People affected by an explosion at the police cadet training school in Bogota evacuate the area where a car bomb attack left 21 people dead on January 17, 2019. 

© 2019 JUAN BARRETO/AFP/Getty Images
The commanders of the National Liberation Army (ELN) like to run off at the mouth about peace, even as their fighters inflict serious suffering.

On January 17, a car bomb exploded at a police academy in Bogota, killing 21 people—many of them young cadets. Days later, the ELN claimed responsibility, saying they had acted in “legitimate defense” and “within the laws of war.” “Peace,” they said, “is the future of Colombia,” as they urged the government to continue the talks despite the attack.

The attack on the police station was brutal— its death toll was among the highest in recent years in Colombia. In its brutality, however, it wasn’t an isolated case.

Even as the ELN conducted peace talks with the Colombian government, our on-the-ground research showed that its fighters were injuring and abusing civilians. In the northeastern province of Chocó, for example, we found that ELN had been recruiting children, murdering civilians, and imposing tight control on many rural communities.

The group has temporarily confined hundreds of people in Afro-Colombian and indigenous neighborhoods to their villages. ELN fighters sometimes forbid civilians from leaving their towns at certain hours or during certain periods. They limit villagers’ ability to work and feed their families. “We couldn’t go down the river, we can’t harvest our crops,” an indigenous teacher who fled her town along the San Juan River told Human Rights Watch. “And if we don’t obey, they’ll hurt us.”

All this coercion is supposed to promote the group’s “revolutionary” cause.

The ELN also continued kidnapping people. In September, for example, ELN fighters kidnapped 15-year-old Mayerli Cortés Rodriguez, accusing her of being a government informant. They released her four days later. Earlier this month, in the northeastern zone of Catatumbo, ELN guerillas shot down a security company’s helicopter, taking the pilot and two guards hostage. The employees have yet to be released.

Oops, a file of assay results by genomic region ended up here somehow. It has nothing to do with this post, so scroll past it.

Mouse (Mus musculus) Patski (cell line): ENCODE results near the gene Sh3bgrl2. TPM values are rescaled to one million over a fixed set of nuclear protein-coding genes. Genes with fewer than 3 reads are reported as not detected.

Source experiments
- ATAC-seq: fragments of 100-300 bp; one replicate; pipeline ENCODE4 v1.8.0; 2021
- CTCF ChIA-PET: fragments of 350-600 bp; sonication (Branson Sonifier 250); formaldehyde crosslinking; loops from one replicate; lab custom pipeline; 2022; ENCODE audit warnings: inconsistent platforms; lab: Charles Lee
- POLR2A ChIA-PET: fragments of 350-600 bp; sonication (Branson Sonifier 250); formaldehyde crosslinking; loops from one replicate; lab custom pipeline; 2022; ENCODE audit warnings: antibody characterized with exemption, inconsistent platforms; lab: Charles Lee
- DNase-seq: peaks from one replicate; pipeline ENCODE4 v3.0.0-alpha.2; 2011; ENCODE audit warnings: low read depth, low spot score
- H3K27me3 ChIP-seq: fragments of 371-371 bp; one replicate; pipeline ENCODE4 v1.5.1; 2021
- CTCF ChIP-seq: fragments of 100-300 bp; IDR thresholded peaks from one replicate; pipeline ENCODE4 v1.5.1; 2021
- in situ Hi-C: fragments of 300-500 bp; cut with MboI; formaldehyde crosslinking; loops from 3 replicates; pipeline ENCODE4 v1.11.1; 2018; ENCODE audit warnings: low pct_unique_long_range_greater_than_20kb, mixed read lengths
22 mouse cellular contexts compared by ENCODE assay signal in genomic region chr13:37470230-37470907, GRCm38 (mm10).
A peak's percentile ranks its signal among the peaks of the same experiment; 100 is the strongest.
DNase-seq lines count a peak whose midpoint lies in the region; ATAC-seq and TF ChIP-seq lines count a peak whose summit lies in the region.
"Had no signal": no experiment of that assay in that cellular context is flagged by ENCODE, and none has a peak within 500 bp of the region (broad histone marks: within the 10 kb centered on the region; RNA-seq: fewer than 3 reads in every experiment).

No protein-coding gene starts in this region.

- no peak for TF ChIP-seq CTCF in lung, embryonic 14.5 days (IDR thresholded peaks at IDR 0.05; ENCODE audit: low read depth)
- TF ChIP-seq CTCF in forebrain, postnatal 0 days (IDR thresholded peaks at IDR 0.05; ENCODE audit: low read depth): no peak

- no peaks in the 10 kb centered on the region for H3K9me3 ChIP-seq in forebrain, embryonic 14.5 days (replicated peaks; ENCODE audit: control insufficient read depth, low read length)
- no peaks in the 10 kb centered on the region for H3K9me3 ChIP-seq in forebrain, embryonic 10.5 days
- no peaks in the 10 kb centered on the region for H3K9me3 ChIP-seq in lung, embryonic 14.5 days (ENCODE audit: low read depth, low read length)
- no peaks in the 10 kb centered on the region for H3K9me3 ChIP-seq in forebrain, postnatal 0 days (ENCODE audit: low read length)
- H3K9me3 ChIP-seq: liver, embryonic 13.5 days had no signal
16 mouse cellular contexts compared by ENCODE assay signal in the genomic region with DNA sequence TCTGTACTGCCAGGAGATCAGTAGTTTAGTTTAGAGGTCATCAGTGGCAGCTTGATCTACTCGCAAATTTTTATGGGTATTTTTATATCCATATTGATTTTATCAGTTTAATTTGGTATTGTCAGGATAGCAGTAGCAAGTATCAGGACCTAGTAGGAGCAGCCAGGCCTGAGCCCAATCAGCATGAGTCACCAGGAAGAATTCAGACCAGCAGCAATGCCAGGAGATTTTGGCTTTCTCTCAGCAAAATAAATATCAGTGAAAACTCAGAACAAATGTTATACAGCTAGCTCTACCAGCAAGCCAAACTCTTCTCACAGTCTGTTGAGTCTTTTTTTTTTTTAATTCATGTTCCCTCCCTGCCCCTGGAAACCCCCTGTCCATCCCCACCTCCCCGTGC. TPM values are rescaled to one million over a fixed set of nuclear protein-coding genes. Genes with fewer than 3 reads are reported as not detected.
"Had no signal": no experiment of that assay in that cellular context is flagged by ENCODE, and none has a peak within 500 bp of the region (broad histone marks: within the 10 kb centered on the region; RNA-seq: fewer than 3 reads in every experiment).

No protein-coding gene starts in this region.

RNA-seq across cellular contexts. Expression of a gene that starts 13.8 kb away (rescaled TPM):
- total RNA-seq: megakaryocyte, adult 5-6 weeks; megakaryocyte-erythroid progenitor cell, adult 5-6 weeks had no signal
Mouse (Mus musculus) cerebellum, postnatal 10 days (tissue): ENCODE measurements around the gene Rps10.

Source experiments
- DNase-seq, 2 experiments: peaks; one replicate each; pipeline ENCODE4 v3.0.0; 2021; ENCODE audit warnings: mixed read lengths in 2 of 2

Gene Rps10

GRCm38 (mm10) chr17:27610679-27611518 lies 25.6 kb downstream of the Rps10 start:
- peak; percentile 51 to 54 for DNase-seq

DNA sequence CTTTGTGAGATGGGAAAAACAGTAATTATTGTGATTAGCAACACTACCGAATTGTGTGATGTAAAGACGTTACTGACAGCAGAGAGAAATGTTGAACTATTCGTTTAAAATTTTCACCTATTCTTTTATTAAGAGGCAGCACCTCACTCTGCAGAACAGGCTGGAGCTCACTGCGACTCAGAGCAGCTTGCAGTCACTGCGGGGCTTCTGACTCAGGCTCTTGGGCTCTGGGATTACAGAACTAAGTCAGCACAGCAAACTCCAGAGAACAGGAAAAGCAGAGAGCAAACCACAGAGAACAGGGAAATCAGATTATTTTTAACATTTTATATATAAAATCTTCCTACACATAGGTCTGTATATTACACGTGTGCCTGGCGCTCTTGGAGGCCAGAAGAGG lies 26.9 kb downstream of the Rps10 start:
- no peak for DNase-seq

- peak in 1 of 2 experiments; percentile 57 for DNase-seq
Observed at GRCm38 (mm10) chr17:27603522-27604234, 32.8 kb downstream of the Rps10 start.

ELN commanders have held that they have a right to detain civilians. They say that these “retentions,” as they often euphemistically call them, are not prohibited under international humanitarian law and are a legitimate chip to be played during peace talks.

ELN commanders also like to strike a pose against the pervasive killing, in Colombia, of human rights defenders and community leaders. In December, for example, the ELN website ran an article on the “increasing murder of community leaders and human rights defenders,” which it described as a “systematic massacre.”

Murder of community leaders in Colombia is indeed a serious issue—one of the country’s gravest human rights problems. The United Nations Office of the High Commissioner for Human Rights documented 103 cases in Colombia in 2018, up from 84 the previous year. The total may well be higher.

But when the ELN expresses concern, it’s self-serving hypocrisy, because the group itself continues to kill community leaders.

The Office of the High Commissioner for Human Rights has documented the murder of several human rights defenders since 2016 for which evidence points to ELN members. In October 2017, for example, during a ceasefire with the government, the group admitted to killing Aulio Isaramá, an indigenous leader from Chocó. They said it was an accident.

Last Sunday, hundreds of Colombians took the streets to protest the car bomb attack on the police school. The protesters demanded that those responsible be brought to justice. The ELN commanders should understand that Colombians are tired of their hypocrisy. If the guerrillas want to talk peace, they should stop inflicting unnecessary suffering.